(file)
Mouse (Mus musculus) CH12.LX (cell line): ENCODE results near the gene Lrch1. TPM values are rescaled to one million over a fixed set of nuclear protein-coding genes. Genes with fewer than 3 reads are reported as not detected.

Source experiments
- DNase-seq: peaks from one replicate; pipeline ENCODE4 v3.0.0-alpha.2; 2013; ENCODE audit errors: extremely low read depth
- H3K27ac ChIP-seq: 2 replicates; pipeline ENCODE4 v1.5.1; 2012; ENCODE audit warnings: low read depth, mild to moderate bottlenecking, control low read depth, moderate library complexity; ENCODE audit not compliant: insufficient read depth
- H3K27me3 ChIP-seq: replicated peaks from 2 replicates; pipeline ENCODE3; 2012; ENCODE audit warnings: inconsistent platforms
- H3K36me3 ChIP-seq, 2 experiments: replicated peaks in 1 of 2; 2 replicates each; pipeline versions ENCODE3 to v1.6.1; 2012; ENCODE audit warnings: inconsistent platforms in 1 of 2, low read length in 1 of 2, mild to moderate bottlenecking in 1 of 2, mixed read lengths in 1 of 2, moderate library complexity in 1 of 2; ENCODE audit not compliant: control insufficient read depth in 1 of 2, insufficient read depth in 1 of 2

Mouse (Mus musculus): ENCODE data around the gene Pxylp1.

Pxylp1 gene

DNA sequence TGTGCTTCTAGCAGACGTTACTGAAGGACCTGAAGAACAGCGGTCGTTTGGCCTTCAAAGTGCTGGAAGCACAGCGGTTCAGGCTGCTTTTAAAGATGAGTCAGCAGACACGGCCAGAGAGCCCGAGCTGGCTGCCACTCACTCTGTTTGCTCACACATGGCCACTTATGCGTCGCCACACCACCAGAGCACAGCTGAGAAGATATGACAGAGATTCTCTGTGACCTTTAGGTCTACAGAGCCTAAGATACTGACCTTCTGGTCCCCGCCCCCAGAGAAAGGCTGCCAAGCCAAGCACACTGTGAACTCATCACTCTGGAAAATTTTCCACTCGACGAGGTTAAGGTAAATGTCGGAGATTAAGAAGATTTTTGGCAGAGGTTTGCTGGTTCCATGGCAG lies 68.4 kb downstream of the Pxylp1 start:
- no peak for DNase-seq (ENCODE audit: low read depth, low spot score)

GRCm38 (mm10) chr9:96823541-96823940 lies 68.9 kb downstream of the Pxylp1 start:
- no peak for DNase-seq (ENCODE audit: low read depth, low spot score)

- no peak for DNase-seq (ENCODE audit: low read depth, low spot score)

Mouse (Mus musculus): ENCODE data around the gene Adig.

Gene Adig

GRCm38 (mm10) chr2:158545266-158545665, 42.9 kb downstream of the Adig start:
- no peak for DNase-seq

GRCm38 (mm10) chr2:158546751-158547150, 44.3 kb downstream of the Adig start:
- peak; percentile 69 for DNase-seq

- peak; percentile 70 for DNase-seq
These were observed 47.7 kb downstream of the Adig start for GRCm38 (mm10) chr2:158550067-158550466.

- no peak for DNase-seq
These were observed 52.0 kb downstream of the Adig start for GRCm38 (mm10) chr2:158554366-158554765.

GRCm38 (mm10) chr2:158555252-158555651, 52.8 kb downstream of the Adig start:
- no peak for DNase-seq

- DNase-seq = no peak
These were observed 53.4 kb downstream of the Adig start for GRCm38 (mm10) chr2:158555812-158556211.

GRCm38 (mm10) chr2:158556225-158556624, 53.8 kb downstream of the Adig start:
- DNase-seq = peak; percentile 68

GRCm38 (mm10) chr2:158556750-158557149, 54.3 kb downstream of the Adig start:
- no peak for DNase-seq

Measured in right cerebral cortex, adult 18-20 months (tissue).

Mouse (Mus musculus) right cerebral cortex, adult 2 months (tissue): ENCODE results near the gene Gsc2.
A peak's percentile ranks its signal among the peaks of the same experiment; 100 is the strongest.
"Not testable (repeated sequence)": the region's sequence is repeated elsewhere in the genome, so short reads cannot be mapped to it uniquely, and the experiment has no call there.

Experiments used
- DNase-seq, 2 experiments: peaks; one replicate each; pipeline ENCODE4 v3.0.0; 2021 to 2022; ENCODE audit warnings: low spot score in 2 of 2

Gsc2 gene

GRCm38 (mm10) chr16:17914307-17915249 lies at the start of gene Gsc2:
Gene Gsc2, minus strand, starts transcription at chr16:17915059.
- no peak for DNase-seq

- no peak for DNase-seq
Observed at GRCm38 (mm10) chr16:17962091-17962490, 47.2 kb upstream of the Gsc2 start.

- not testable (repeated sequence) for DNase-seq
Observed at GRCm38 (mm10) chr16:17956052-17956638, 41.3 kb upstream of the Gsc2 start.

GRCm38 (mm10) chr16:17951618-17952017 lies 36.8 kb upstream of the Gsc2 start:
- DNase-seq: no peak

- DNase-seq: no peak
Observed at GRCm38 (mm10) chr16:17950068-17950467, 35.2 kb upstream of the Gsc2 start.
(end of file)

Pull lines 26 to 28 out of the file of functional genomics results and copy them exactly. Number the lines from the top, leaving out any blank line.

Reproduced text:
- DNase-seq = no peak
These were observed 53.4 kb downstream of the Adig start for GRCm38 (mm10) chr2:158555812-158556211.

GRCm38 (mm10) chr2:158556225-158556624, 53.8 kb downstream of the Adig start: